The Red Sphinx by Alexandre Dumas – Review

The Red Sphinx

My #YearofDumas continues with this lost sequel to The Three Musketeers: The Red Sphinx. Because this hadn’t been published when I originally read The Three Musketeers, this is my first time reading this particular sequel. I really enjoyed it.

Last month, even though I own a Lawrence Ellsworth translation of The Three Musketeers, I opted for the Richard Pevear translation. The difference between the two styles is fascinating to me, and just goes to show how much can be changed in the feel and flow of a novel by translators. Unfortunately, I cannot speak or read French, so I cannot read these in their original language, which is a shame. While I enjoy the work of both translators, I feel like Pevear’s work is a bit clunky, and while it may be truer to the French in a word-for-word translation, it doesn’t flow as well as Ellsworth’s, and I’m a little sorry I didn’t opt for the Ellsworth translation of Musketeers.

As for the story itself, I have to admit I was a little thrown off by the cover blurb and by the treatment of Cardinal Richelieu. I thought this was going to center more on the actions of the Comte de Moret, but this is much more a story of Richelieu, at least, until the abrupt end of the original manuscript. In The Three Musketeers, he is very much the villain. In The Red Sphinx, Dumas appears to look on the Cardinal with a fonder eye, emphasizing his support of Louis XIII, and his skills as a statesman. I wonder if this reflects a shift in attitude based on age and life experience and is something that I’d like to research more. The Comte de Moret is also more of a side character, albeit an important one. “The Dove”, which is a short epistolary story, which Ellsworth chooses to include as a conclusion to The Red Sphinx, is a series of letters between Isabelle de Lautrec and the Comte. It’s as fitting an end as any, I suppose, since it appears Dumas never finished the book himself.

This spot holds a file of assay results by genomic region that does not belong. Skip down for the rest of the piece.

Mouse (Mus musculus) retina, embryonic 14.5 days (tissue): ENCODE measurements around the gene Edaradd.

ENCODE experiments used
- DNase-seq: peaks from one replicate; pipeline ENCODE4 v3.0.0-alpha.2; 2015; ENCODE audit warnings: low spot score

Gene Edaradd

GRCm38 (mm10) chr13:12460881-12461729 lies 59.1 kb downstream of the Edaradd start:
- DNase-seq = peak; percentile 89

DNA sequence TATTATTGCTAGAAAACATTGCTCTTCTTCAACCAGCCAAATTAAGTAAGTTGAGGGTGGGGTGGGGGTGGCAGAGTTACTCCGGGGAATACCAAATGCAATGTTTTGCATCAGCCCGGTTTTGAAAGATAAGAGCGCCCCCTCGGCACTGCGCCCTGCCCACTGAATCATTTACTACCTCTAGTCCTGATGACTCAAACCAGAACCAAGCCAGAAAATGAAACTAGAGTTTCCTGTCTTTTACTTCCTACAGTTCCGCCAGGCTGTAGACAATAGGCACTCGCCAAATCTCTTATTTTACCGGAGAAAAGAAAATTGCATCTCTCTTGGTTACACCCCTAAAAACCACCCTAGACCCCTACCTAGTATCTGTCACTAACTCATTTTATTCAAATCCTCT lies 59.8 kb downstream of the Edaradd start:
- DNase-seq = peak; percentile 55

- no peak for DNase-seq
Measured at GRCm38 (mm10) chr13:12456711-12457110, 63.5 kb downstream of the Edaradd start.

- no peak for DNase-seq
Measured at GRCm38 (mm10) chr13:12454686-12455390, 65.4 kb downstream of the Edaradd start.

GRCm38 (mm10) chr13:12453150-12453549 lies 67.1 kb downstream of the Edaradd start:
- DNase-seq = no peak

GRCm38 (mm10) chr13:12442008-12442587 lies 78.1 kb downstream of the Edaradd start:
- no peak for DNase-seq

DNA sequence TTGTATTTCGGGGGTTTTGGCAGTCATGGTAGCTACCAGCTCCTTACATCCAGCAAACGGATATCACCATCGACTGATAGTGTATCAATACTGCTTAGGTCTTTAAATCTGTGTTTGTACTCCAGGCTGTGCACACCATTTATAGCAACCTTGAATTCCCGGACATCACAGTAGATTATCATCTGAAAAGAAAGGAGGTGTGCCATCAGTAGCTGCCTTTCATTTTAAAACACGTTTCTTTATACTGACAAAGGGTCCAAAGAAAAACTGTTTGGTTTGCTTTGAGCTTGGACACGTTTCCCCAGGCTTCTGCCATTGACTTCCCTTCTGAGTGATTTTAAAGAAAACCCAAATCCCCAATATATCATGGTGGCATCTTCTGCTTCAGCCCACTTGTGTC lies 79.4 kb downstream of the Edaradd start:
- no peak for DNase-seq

That abrupt ending and the addition of “The Dove” as the conclusion is what brings me to the 4 star rating instead of 5. The completely different style of storytelling in The Dove compared to the main text is jarring. It doesn’t help that I was not at all interested in the love story between the two characters whose exchange of letters we read. The other issue I had, and it’s one I have with all of Dumas, is that there are SO MANY CHARACTERS. I find it difficult to keep everyone straight. Those two criticisms aside, The Red Sphinx is a highly entertaining adventure tale full of intrigue, sword fights, and a fair bit of chaste romance. I think that’s why I love Dumas so much. There is so much joy in the writing. I can’t wait to (re)read more!

~ by Rachel on February 24, 2020.

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